The distinctive, limited-edition poster shown at right was produced to celebrate the launch of the magazine, and to support the work of the Arts Council. The 200 signed and numbered copies are 14 x 23 inches, and were printed by the renowned letterpress printer, Trip Print Press, using their unique collection of 19th century wood type. They are offered for sale at $20.
The posters are available at the Arts Council office. For credit card orders using the secure Paypal process, click the button below.
The poster was written and designed by Robert MacDonald at the Okanagan Institute Bookworks. It contains words representative of the editorial mission of the magazine, in red, between black alphabetic sections, the whole a celebration of the individual arts in our community. It is intentionally striking, with the stark imprint of the words on the white ground revealing the message in as simple a way as possible. Each copy is numbered using a cheque-numbering machine, and signed by the designer.
About the Trip Print Press and Letterpress Printing
Trip Print Press is a fully functioning artist print shop in Toronto, using equipment that was condemned obsolete a generation ago, surrendered for less practical and more wasteful processes. It works exclusively in the letterpress process. This is not necessarily for nostalgic purposes, but rather because of its practicality, beauty, economy and ease of work. Not to replicate dated typographical motifs, but to create distinctive and genuinely original printed work of all kinds. The Press enables independent art and publishing projects, and provides resources, advice, expertise and direction to musicians, micro-publishers, visual artists and creative shit-disturbers.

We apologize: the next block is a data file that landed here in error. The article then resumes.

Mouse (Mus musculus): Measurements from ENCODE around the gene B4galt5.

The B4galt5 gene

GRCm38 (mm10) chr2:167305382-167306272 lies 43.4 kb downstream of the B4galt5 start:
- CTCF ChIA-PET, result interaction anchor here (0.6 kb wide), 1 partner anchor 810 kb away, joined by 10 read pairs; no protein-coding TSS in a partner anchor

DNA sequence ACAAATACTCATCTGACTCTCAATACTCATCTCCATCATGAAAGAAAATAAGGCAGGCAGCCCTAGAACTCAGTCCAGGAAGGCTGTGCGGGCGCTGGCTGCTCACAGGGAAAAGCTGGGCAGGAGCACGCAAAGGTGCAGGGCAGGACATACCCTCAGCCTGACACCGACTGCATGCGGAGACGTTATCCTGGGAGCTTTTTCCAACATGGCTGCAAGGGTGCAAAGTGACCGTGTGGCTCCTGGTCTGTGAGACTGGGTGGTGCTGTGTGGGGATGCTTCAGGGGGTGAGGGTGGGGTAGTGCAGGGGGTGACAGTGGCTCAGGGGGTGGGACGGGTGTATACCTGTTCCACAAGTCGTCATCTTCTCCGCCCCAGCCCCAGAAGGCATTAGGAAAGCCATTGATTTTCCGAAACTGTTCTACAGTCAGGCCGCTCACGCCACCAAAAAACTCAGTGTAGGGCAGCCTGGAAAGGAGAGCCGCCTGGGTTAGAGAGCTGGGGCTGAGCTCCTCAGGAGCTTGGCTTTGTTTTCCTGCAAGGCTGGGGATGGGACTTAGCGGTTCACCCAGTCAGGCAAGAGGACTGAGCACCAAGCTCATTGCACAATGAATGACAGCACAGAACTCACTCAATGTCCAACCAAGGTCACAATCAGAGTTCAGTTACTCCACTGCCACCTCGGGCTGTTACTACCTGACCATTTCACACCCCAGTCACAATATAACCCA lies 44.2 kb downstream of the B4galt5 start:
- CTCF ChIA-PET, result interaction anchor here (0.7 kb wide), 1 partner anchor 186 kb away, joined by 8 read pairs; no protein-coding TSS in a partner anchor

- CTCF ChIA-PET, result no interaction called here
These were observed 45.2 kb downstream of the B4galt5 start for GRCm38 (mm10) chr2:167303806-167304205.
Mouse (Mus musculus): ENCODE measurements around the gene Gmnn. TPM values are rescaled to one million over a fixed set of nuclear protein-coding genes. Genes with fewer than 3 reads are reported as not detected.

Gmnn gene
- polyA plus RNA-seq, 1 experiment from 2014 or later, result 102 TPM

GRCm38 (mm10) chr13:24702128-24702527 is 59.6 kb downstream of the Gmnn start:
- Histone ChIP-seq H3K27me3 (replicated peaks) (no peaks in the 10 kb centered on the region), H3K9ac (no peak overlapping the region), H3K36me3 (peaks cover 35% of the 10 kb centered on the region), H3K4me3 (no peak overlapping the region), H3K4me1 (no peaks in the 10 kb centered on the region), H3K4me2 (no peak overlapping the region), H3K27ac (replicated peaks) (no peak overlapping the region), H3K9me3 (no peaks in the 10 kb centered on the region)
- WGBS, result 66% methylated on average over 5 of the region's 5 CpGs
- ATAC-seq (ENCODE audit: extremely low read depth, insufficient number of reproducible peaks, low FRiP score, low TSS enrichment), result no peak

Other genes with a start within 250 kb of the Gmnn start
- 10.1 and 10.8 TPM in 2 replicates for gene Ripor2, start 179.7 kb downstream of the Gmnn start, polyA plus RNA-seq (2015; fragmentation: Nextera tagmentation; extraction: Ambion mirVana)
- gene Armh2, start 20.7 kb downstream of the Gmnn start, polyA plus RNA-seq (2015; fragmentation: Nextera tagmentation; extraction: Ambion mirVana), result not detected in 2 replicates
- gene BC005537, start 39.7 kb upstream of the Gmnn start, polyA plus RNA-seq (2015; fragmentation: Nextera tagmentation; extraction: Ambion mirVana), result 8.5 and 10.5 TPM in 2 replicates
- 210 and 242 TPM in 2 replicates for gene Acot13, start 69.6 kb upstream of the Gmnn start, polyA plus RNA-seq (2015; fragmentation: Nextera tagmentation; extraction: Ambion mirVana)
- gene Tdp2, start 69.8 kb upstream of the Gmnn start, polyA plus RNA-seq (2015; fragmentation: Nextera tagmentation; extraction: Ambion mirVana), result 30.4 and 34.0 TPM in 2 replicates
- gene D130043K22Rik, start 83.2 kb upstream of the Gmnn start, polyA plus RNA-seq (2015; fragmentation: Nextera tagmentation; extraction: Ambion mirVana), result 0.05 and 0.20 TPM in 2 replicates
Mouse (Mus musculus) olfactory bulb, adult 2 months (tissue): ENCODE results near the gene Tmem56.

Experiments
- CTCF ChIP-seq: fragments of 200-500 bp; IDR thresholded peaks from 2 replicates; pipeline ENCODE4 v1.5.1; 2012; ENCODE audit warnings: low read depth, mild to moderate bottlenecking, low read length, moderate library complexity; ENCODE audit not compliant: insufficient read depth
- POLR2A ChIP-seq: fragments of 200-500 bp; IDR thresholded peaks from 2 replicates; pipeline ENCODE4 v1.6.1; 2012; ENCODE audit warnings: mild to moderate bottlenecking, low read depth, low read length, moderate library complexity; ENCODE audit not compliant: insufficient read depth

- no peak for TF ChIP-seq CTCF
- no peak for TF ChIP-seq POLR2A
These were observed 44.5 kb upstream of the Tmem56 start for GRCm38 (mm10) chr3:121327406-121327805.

Letterpress, simply, involves placing type elements in the bed of an iron press, applying ink to the raised surface of the letters (in this case wood type made from end-grain maple in the late 1880's and used primarily for circus posters and commercial flyers). Once inked, a sheet of paper is run between the letters and the cylinder or platen of the press, under pressure, thereby transferring the ink to the paper. Each color is printed separately. The process dates back to the time of the first European printers more than 500 years ago, and produces a distinctive result.
"The printer is the friend of intelligence, of thought; he is the friend of liberty, of freedom, of law; indeed, the printer is the friend of every man who is the friend of order - the friend of every man who can read. Of all the inventions, of all the discoveries in science or art, of all the great results in wonderful progress of mechanical energy and skill, the printer is the only product of civilization necessary to the existence of free man." - Charles Dickens, 1812-1870